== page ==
Experts Concern About The Impact Of The Pandemic On Malaria Progress In Nigeria | Voice of America
ABUJA, NIGERIA – A warning from the World Health Organization that the COVID-19 pandemic could affect malaria eradication efforts appears to be coming true in Nigeria. Nigerian officials say people are declining treatment because they fear getting the virus in a clinic.
Fatima Mohammed is in her home in a camp for displaced persons in Abuja, taking care of her two sons who are currently suffering from malaria.
She says she can’t afford large hospital bills and fears they could be rushed to the hospital for possible exposure or misdiagnosis of COVID-19.
“I have no money to take them to the hospital – and in the hospital they’ll easily call it coronavirus,” she said. “I have no money for it.”
Malaria and COVID-19 share similar symptoms, but fear and stigma surrounding the pandemic are reasons many like Fatima are looking for alternatives to hospital treatment.
Health experts say visits to hospitals for malaria in Nigeria have decreased significantly since the coronavirus was reported in February 2020.
The World Health Organization’s 2020 World Malaria Report suggested that the pandemic threatened years of advances in malaria control and warned that the death rate from the mosquito-borne disease could double.
WHO malaria advisor Lynda Ozor says the disruption in preventive measures is to blame.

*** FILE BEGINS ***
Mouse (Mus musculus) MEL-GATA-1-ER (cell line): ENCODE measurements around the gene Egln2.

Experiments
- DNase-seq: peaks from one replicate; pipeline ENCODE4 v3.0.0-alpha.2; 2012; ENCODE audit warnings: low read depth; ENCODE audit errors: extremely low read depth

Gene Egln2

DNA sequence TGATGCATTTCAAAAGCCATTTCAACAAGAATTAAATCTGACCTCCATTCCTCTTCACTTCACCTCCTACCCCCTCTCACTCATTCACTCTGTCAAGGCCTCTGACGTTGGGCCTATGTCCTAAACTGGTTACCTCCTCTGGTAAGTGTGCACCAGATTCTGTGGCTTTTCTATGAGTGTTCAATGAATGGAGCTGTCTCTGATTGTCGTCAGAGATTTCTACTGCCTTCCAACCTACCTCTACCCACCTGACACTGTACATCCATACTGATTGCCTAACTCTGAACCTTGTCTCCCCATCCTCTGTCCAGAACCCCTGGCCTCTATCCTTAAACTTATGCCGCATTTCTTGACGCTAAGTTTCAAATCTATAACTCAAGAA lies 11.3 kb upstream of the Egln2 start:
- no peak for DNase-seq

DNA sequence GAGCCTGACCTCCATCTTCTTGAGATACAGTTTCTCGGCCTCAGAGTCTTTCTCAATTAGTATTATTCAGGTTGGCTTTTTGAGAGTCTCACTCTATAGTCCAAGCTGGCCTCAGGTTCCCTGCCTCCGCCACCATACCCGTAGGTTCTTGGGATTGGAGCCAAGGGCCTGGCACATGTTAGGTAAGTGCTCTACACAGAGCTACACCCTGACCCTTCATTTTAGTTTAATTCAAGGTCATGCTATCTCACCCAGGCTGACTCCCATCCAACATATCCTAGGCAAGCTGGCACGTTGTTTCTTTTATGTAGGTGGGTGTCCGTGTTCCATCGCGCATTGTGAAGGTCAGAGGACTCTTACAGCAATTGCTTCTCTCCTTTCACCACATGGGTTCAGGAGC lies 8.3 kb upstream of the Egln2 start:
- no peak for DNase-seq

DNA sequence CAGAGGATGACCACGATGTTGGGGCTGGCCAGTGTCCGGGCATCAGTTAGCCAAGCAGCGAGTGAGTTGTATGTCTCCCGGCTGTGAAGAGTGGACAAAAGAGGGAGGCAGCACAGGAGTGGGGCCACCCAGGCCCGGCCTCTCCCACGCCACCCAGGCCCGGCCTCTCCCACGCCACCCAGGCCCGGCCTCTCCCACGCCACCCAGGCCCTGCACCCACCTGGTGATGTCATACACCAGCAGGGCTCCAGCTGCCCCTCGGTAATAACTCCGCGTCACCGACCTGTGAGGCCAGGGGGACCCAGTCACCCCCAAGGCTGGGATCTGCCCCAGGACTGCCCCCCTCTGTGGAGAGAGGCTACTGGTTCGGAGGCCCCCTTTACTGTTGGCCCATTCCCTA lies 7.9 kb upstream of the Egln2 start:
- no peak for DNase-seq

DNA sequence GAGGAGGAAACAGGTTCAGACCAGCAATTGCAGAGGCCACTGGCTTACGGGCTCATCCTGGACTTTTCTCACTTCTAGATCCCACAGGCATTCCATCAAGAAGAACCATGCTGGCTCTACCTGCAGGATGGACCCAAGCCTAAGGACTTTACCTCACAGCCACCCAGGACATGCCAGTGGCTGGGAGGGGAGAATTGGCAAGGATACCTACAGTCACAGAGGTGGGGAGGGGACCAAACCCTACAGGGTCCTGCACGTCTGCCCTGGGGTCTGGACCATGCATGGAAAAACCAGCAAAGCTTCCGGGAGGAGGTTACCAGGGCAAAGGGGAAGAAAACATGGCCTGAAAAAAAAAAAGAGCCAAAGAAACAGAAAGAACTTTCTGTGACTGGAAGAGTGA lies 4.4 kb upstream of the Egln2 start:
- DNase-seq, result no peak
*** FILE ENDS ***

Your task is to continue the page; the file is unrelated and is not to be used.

“The use of long-lasting insecticidal nets, seasonal malaria chemotherapy, and prevention of malaria in pregnancy have all been discontinued,” she said. “Assuming all of these preventive measures have been interrupted, this was expected and the model shows that it will.” be very negative effects. “
Nigeria is responsible for about a quarter of malaria cases worldwide and about 23% of deaths worldwide.
Even before the COVID-19 hit, many Nigerians were taking malaria less seriously, says Adeboyega Adeyogo, who heads pharmaceutical operations at WellaHealth, a Nigerian healthcare company focused on malaria eradication.
“With advances in health and technology, many people resolve malaria in a matter of days,” Adeyogo said. “So you can see that many Nigerians are now taking it with a lot of ease because of the ease of treatment. But if they choose to avoid it.” Then it becomes a big problem and you are now seeing the serious complications that are associated with malaria. “
Nigeria’s National Malaria Elimination Program is set to provide 31 million people with free mosquito nets, anti-malarial drugs and malaria tests last year. However, disruption caused by COVID-19 meant they only reached half of their destination.
This has increased concerns that malaria, along with COVID-19, will remain a threat to Nigerians for years to come.